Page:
The papers in this series concern six different areas of Martin Davies' life: his gallery activities during wartime; his work on a variety of publications; his work with the Courtauld Institute; the Museums Association; the Council for Places of Worship and with the Reform Club. The main bulk of the papers concern Davies in his official role with each institution: there are no personal or family papers.
The papers include mostly correspondence and drafts of publications. There are also catalogues, minutes and photographic prints.
The papers have been arranged into sub-groups each representing a different area of Davies' life. They have been maintained (as far as possible) according to their original order.
Twelve letters from Martin Davies to Bernard Berenson are held by the Harvard University Center for Italian Renaissance Studies in Florence.
These papers were collected together by Martin Davies on his retirement in 1973. They were later transferred to the National Gallery Archive (exact date unknown).
Administrative / biographical background:
Martin Davies was born in Cheyne Walk, London on 22 March 1908, the younger son of Ernest Woodbine Davies and Elizabeth Eleanor Davies. He attended Rugby School and went up to Cambridge in 1926 where he studied Mathematics and Modern Languages.
He joined the National Gallery as an honorary attache in October 1930 and became part of the institution's permanent staff on 1 January 1932 as an Assistant Keeper.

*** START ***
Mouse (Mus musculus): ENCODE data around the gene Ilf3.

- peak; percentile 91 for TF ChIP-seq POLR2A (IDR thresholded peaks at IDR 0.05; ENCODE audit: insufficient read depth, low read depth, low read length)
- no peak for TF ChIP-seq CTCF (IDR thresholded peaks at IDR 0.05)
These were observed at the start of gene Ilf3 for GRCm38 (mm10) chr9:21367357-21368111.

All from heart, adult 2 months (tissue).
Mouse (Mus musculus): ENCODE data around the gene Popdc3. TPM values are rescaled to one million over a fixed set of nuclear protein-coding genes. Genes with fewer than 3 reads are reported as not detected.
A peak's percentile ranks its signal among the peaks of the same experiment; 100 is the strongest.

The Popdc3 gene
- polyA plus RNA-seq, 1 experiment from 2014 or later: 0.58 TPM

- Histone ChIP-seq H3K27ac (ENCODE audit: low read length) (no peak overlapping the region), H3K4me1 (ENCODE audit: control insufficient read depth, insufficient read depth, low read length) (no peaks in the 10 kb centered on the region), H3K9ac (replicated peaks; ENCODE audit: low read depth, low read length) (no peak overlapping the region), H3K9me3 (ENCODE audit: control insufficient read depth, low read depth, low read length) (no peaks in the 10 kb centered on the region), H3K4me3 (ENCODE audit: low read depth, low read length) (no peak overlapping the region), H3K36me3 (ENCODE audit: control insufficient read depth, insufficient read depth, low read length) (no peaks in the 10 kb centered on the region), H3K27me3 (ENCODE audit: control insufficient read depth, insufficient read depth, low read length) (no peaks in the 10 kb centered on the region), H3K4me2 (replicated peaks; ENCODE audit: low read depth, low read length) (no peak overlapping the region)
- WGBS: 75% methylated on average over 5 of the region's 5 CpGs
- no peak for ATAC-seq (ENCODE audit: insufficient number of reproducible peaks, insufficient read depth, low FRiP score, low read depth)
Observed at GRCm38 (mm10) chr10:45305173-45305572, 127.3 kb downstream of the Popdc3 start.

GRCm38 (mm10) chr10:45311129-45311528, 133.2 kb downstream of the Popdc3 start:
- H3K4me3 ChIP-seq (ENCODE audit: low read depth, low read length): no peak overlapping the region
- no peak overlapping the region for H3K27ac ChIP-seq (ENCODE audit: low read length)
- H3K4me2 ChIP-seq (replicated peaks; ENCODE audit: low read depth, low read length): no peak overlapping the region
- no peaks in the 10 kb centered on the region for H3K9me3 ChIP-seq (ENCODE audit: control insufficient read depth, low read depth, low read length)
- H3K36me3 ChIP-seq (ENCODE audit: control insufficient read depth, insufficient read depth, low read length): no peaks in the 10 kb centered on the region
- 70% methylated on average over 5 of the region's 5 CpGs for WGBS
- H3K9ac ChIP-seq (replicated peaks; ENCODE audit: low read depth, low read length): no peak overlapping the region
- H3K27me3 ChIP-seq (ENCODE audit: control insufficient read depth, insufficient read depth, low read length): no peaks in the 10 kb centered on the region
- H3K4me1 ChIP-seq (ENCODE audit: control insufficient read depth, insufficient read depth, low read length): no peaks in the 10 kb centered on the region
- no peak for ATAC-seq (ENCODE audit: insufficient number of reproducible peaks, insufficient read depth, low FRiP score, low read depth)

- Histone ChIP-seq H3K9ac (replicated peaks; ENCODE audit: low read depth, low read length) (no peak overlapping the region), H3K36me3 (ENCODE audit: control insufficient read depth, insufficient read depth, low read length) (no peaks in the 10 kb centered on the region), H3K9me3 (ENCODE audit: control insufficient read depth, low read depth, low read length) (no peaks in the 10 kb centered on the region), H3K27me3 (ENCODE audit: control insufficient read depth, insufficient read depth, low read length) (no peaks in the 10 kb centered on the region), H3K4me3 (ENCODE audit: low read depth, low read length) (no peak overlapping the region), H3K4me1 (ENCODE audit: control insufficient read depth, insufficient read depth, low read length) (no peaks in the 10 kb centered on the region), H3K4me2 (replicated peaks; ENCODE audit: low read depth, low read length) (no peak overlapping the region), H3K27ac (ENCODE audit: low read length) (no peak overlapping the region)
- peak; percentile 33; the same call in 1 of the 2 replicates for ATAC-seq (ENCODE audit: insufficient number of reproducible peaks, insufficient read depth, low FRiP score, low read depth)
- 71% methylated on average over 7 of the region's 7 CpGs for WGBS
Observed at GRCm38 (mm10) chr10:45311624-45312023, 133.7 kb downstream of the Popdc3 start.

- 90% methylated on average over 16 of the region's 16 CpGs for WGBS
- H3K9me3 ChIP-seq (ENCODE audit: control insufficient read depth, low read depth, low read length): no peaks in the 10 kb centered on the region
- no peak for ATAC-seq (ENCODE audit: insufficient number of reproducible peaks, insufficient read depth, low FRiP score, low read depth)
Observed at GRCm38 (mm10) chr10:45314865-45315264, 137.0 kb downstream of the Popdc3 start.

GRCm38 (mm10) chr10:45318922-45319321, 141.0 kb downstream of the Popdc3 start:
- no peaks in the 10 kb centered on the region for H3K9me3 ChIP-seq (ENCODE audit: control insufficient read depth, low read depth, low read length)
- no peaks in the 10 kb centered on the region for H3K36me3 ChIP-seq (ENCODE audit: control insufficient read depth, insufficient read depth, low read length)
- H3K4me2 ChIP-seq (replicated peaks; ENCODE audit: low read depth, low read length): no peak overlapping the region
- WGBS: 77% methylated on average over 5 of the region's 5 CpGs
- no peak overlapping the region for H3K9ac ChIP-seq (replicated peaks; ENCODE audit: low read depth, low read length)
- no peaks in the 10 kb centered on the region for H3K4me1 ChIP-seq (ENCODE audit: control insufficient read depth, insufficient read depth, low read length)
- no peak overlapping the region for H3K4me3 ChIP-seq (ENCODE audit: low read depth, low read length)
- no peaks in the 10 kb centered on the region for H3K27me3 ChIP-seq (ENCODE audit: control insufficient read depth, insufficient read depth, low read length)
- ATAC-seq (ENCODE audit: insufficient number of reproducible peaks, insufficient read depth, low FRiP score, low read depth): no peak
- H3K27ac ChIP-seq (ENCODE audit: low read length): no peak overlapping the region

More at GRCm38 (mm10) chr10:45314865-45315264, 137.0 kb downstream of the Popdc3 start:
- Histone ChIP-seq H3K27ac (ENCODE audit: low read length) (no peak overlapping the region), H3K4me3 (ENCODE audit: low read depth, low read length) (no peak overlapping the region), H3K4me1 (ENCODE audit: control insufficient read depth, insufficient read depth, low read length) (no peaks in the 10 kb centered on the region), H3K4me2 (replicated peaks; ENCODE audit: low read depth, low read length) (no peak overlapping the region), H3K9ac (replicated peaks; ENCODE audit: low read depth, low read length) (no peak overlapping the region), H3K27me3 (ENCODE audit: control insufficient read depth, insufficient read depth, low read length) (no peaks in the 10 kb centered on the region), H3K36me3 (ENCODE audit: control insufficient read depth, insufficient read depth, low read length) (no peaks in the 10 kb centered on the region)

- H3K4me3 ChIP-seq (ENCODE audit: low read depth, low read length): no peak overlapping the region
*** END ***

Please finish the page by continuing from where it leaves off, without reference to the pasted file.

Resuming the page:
During the Second World War he played an essential role in protecting the National Gallery pictures and was effectively in charge of their safe storage at Manod Quarry in North Wales. Davies' war time duties provided him with an exceptional opportunity for close study of the National Gallery pictures and he began work on a series of catalogues which became renowned for their new approach to the study of pictures (where possible Davies referred to original source material).
Throughout his life Davies devoted a great deal of time towards research for various publications. He worked on a number of solo and joint ventures producing books, articles, monographs and reviews. Amongst others he published Les Primitifs Flamands - The National Gallery, London, Vol I, 1953, Vol II, 1954, Vol III, 1970; Les Primitifs Flamands - The National Gallery of Victoria, Melbourne (with Ursula Hoff), 1971 and European Pictures in the Collection of the Worcester Art Museum (Italian School 1974).
In 1947 he became Deputy Keeper of the National Gallery and in 1960 (on the death of William Pettigrew Gibson) he became Keeper. On 1 January 1968 he became Director; a post he held until his retirement on 30 September 1973. Davies never married. He devoted his life to the National Gallery and other related causes. His social life - at least in later years - centred on the Reform Club, where he dined almost every evening. He was appointed CBE in 1965 and knighted in 1972.
Davies died of cancer in a London hospital on 7 March 1975.
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